SC2: Cognition, embodiment, and robots


(This is still somewhat preliminary; in particular the boundaries between the sessions are quite fluid)

Session 1: Cognition
Paradigms for understanding cognition
Social cognition
Cognitive Architectures

Session 2: Embodiment
Different flavours of embodiment
Functionalism vs anti-functionalism
Representationalist or not
The role of the body

Session 3: “Embodied” Robots

Cognitive robotics
Are robots embodied?
Implementing robot models of human cognitive mechanisms

Session 4: Looking forward: where do we go from here?

Embodied cognitive architectures
Robots as increasingly social agents
Robots as a way of understanding human cognition


  • Acquire an understanding of different views of cognition (in particular, those related to embodiment), and be able to reason using them
  • Acquire a good understanding of the state of the art in cognitive robotics
  • Be able to clearly reason about questions such as

    • To what degree can/should the study of human cognition inform the design of robots?

    • To what degree can robots tell us anything about human cognition?

    • Are robots embodied? Do they need to be?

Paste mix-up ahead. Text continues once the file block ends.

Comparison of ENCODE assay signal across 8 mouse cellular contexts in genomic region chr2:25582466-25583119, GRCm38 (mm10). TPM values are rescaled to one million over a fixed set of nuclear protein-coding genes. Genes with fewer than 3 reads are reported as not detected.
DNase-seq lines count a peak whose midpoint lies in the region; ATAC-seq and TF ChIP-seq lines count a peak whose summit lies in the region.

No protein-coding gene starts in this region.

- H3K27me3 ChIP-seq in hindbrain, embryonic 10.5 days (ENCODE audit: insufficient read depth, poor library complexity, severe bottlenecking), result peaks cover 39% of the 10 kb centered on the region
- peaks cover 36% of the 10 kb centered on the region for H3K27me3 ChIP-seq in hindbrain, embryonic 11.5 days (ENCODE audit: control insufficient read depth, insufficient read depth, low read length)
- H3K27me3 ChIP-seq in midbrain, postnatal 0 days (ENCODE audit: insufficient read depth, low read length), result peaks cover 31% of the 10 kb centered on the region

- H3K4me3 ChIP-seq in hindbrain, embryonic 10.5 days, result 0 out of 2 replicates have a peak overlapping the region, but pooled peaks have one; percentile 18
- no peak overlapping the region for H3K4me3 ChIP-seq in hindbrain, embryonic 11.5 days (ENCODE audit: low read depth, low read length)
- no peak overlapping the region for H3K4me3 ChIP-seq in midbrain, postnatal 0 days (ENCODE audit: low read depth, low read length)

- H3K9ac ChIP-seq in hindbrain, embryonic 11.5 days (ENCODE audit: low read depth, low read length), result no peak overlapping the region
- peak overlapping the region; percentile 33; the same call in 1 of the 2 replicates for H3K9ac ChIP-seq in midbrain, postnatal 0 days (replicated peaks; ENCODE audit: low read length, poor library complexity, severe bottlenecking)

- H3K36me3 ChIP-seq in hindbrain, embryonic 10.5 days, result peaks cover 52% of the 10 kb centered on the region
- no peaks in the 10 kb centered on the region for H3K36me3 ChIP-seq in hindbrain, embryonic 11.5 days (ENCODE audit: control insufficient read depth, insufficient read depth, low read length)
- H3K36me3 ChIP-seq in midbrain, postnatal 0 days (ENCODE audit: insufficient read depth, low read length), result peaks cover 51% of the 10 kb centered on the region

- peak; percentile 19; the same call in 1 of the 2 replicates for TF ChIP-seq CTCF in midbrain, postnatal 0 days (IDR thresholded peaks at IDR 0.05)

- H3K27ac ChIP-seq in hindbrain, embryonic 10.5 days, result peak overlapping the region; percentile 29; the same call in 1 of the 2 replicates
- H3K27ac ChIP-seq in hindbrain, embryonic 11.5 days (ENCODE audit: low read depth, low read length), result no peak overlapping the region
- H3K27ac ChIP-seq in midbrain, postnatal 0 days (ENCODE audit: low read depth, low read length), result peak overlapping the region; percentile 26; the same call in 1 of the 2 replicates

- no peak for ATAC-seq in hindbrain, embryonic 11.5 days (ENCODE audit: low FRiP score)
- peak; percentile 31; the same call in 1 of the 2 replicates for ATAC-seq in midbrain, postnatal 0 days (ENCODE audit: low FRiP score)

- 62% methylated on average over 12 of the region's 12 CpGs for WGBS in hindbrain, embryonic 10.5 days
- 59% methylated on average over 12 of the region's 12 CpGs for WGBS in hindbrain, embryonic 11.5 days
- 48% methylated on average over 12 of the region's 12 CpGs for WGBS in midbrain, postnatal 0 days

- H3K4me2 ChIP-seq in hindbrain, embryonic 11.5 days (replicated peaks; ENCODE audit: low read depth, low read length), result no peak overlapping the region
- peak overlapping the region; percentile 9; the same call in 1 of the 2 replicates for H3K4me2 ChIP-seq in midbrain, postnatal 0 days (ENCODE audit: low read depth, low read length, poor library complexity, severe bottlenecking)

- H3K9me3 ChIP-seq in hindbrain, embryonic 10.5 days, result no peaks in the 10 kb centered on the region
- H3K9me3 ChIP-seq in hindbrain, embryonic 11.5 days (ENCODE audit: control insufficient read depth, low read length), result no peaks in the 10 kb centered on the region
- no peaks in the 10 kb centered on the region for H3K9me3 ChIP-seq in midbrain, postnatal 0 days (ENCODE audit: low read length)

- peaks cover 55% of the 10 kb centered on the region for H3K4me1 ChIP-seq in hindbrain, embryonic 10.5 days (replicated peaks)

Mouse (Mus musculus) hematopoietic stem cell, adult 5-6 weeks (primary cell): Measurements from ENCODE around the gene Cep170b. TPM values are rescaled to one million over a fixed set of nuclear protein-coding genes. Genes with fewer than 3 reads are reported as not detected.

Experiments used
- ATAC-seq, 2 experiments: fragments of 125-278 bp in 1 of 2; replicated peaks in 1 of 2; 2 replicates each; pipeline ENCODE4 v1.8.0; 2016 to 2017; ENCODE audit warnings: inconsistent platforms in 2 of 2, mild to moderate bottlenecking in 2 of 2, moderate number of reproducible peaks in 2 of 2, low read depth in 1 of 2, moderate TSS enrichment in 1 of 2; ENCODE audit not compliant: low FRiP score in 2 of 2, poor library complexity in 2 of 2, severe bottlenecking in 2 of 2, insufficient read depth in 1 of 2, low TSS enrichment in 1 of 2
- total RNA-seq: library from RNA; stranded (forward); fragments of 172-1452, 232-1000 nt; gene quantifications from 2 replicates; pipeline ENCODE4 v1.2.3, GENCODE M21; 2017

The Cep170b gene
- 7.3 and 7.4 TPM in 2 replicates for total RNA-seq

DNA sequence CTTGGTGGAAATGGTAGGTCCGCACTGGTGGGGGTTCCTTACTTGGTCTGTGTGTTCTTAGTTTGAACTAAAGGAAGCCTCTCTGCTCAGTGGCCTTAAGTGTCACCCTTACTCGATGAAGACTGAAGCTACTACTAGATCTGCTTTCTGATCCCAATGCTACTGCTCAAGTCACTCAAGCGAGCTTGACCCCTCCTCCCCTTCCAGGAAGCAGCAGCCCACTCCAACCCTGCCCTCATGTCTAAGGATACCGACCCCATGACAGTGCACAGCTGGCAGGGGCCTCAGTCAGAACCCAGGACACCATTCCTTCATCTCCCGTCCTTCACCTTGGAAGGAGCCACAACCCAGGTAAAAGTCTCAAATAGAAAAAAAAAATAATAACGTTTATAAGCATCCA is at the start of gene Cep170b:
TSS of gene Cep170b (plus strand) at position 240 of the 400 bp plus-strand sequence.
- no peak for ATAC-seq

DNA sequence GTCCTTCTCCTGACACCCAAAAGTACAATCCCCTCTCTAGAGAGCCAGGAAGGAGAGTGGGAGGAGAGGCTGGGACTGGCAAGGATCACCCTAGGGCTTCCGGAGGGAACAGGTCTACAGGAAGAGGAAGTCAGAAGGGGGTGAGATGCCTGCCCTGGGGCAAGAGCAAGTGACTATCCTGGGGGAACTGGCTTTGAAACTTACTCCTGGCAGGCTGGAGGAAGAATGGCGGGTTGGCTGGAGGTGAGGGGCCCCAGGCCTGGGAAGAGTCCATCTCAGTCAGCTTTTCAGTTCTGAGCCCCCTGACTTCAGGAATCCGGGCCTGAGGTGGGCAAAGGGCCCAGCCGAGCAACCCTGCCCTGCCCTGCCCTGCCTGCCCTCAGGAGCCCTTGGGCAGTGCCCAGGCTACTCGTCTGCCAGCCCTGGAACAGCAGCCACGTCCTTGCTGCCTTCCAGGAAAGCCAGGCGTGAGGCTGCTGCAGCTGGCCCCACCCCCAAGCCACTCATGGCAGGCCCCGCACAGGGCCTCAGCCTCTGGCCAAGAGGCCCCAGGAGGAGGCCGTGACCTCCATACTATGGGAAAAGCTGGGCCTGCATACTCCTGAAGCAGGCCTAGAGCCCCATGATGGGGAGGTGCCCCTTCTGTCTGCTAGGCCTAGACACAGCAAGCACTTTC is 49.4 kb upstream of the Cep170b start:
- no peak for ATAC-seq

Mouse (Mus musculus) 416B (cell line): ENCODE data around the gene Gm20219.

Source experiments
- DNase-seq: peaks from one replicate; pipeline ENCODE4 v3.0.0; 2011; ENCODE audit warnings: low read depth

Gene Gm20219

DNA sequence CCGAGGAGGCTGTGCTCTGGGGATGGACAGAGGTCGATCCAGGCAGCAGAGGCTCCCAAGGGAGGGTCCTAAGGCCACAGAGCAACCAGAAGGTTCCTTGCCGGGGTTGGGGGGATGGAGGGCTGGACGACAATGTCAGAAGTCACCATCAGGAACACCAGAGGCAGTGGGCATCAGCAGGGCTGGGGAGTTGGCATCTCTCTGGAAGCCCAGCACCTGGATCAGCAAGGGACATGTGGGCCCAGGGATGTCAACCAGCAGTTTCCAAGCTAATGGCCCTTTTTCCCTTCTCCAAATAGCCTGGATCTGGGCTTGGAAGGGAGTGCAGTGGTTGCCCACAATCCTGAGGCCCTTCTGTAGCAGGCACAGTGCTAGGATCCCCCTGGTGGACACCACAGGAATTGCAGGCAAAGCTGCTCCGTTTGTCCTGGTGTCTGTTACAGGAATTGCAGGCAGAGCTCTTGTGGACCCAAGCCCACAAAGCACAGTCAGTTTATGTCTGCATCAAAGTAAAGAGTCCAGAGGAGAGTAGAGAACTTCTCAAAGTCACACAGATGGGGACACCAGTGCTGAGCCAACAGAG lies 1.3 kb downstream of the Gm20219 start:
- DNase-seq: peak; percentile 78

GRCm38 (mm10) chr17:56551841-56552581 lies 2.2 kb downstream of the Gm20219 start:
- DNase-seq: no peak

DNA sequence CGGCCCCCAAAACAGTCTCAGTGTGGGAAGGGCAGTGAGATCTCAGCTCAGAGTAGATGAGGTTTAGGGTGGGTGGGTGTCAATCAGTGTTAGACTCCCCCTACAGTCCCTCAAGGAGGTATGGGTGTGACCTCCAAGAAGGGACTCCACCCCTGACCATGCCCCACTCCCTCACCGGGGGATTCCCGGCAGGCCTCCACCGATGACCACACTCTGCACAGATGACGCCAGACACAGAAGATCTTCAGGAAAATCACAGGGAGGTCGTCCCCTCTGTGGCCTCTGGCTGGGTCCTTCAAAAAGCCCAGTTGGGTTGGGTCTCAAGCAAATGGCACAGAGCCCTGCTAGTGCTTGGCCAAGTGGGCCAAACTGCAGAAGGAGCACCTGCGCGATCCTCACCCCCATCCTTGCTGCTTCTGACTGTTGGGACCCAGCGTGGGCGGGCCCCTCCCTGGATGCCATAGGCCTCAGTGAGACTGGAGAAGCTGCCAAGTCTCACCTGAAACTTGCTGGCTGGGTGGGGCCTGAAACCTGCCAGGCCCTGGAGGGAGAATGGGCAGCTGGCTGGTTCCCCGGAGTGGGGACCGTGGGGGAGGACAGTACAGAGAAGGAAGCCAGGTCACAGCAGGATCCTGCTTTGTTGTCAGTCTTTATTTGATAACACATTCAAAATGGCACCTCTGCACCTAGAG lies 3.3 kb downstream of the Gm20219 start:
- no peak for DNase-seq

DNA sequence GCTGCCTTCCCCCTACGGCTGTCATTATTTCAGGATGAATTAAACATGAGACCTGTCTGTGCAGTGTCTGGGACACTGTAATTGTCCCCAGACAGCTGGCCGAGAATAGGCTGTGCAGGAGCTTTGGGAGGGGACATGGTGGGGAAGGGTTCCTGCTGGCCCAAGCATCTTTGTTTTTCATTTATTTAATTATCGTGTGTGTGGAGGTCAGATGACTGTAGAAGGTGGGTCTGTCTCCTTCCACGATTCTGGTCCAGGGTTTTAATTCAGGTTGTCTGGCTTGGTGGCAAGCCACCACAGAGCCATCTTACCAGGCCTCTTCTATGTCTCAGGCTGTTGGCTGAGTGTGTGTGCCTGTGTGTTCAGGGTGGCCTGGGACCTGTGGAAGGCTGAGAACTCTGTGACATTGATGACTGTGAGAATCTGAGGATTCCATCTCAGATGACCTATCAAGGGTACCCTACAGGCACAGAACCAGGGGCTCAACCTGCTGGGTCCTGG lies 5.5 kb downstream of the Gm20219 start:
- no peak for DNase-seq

David Vernon (2014). Artificial Cognitive Systems: A primer
Tony Chemero (2009). Radical Embodied Cognitive Science

Thill, S. & Twomey, K. What's on the inside counts: A grounded account of concept acquisition and development Frontiers in Psychology: Cognition, 2016, 7
Doi: 10.3389/fpsyg.2016.00402

Svensson, H. & Thill, S. Beyond bodily anticipation: internal simulations in social interaction. Cognitive Systems Research, 2016, 40, 161 - 171
Doi: 10.1016/j.cogsys.2016.06.003

Course location


Course requirements


Instructor information.

Serge Thill


I am an associate professor in computer science at the University of Plymouth in the UK. Prior to that, I was an associate professor of cognitive science at the University of Skövde in Sweden. I hold a PhD from the department of Engineering at the University of Leicester, an MSc in Informatics from the University of Edinburgh and a BSc (Hons) in Cognitive Science from the University of Exeter.

My main research interests are in cognitive science in general and interaction between cognitive agents (whether artificial or not) in particular. This includes research on the mirror system, action and intention recognition, planning and language. My research has practical implications for the design of artificial cognitive agents (such as social robots or intelligent vehicles). My work mostly centres on computational modelling and theoretical approaches, but includes experimental research where appropriate.